EMI bosses are suing Kanye West over what he has called a "servitude" contract, insisting the terms of the agreement are all legal in New York, where the deal was signed – and extended.
Kanye is attempting to wriggle out of his restrictive 2003 contract with the record label and has filed documents in California, where such lengthy agreements are frowned upon, but EMI lawyers insist he has no chance of pushing through his suit, because New York doesn't have a seven-year rule, like lawmakers do out west.
EMI executives have asked the court to declare the contracts are valid – and Kanye has to abide by them. They also want to block his lawsuit, in which he claims he is legally banned from retiring or taking an extended hiatus.
The Stronger rapper filed suit at the Los Angeles Superior Court in January (19), demanding "to be set free from" their contract, claiming that under the terms of the deal he must "remain actively involved in writing, recording and producing" songs and albums.
"At no time during the term will you seek to retire as a songwriter, recording artist or producer or take any extended hiatus during which you are not actively pursuing your musical career in the same basic manner as you have pursued such career to date," the contract reads, according to his complaint.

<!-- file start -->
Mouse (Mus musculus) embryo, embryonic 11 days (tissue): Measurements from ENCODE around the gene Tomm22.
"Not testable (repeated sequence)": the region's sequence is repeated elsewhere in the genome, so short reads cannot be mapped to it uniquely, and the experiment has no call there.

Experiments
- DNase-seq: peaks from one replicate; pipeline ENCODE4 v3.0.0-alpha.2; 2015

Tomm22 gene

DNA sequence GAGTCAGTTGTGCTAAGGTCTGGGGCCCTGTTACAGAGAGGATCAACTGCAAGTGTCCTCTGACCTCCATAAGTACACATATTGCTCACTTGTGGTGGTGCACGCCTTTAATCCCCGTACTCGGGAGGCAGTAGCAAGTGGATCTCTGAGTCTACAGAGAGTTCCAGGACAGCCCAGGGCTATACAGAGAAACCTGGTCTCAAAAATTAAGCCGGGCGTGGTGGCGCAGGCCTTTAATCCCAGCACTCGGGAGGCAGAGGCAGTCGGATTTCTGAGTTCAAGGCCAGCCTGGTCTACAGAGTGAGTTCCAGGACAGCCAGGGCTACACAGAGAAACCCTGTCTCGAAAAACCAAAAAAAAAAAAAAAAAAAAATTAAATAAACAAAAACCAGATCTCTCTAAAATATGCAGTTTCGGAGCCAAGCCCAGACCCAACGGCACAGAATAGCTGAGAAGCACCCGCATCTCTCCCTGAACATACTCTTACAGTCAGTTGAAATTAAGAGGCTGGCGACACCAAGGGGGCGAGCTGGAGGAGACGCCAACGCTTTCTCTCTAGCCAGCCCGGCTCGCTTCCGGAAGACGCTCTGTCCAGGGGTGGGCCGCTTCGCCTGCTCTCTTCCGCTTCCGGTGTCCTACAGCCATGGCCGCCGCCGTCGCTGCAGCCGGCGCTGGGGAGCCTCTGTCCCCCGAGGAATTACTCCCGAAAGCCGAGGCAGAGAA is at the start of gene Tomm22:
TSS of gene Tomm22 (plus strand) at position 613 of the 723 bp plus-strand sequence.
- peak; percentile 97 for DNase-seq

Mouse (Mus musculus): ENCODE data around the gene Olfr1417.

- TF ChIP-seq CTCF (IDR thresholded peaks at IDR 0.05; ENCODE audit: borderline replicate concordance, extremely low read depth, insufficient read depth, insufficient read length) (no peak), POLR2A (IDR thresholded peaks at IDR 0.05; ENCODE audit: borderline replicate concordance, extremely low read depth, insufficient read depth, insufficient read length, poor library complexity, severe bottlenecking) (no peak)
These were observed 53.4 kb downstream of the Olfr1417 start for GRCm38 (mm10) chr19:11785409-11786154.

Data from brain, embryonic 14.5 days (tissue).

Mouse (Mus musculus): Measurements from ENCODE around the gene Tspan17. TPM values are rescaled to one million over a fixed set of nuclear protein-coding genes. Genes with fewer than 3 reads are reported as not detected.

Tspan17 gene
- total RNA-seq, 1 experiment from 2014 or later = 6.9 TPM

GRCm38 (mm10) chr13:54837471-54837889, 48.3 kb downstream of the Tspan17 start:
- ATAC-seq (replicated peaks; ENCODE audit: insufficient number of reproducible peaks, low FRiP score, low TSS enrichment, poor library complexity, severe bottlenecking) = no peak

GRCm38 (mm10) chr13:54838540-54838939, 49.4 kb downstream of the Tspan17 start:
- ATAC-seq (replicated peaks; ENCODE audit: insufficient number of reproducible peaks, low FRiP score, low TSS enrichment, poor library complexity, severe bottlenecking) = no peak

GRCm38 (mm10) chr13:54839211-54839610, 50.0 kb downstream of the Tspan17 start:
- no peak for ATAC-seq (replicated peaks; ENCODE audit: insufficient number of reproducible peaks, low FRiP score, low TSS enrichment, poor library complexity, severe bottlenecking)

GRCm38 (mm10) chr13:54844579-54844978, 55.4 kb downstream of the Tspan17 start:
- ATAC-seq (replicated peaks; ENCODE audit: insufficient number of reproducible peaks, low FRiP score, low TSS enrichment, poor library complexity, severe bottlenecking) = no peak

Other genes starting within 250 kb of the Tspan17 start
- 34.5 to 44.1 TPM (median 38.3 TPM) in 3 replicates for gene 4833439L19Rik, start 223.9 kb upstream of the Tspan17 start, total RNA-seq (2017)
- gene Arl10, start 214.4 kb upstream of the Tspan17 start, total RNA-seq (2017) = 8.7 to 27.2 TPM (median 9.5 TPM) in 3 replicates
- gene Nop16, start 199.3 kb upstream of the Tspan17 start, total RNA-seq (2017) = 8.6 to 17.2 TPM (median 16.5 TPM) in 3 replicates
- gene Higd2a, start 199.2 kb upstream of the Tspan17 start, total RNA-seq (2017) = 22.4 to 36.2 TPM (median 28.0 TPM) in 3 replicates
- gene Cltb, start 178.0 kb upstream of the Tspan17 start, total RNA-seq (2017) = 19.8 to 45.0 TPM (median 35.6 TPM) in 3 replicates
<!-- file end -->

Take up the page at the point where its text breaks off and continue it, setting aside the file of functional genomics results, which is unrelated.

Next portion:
The 41-year-old argued that the contract he signed was "lopsided" and claimed it is a violation of California state law to keep anyone locked into a "personal service" contract for more than seven years.
He has signed five extensions with the label since 2003, but these should not count after 2010, his lawyers state, and they have asked a judge to declare the rapper the owner of all music he has created since October, 2010, when the seven-year contract concluded.
Meanwhile, the rapper has been dealt another legal blow – veteran entertainer Ronald Oslin Bobb-Semple has filed suit against Kanye, Kid Cudi and Ty Dolla $ign over the trio's Kids See Ghosts album track Freeee (Ghost Town Pt. 2), claiming they ripped off one of his spoken word recordings.
According to court documents obtained by The Blast, Bobb-Semple claims his vocals from 2002's The Spirit of Marcus Garvey were used on the track without his permission.
He alleges the trio "exploited the actual voice, words and performance of Bobb-Semple, without authorization on the 2018 song", and he is suing for unspecified damages and an injunction to prevent the trio from continuing to profit from his work.